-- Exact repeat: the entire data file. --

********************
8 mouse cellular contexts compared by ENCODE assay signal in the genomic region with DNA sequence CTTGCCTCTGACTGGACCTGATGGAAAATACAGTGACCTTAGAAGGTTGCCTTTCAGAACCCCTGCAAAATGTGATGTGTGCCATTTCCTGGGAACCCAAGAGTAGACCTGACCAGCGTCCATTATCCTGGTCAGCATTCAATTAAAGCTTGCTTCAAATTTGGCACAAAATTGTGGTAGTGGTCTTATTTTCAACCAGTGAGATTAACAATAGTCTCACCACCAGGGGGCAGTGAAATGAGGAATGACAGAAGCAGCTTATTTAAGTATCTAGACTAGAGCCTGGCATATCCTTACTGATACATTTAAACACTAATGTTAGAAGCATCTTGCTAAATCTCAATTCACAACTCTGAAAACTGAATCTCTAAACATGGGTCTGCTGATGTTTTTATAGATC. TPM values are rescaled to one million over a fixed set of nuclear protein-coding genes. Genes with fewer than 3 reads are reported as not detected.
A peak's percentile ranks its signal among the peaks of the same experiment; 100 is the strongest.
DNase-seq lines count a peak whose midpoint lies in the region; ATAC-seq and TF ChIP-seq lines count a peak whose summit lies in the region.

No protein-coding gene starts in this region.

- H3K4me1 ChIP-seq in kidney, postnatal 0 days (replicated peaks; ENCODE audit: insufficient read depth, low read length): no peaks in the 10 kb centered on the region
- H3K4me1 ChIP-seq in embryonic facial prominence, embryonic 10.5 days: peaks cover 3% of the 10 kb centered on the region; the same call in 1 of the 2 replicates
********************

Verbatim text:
8 mouse cellular contexts compared by ENCODE assay signal in the genomic region with DNA sequence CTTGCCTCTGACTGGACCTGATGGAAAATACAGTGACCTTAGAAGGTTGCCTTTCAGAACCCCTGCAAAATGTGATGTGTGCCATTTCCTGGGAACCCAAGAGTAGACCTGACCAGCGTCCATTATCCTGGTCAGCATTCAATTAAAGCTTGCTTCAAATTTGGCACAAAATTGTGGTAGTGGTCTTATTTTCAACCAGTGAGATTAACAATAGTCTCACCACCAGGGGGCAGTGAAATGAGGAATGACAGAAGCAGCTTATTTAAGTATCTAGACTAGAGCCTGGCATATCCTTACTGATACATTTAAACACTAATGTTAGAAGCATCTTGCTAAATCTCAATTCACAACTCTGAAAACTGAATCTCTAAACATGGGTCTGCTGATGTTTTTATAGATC. TPM values are rescaled to one million over a fixed set of nuclear protein-coding genes. Genes with fewer than 3 reads are reported as not detected.
A peak's percentile ranks its signal among the peaks of the same experiment; 100 is the strongest.
DNase-seq lines count a peak whose midpoint lies in the region; ATAC-seq and TF ChIP-seq lines count a peak whose summit lies in the region.

No protein-coding gene starts in this region.

- H3K4me1 ChIP-seq in kidney, postnatal 0 days (replicated peaks; ENCODE audit: insufficient read depth, low read length): no peaks in the 10 kb centered on the region
- H3K4me1 ChIP-seq in embryonic facial prominence, embryonic 10.5 days: peaks cover 3% of the 10 kb centered on the region; the same call in 1 of the 2 replicates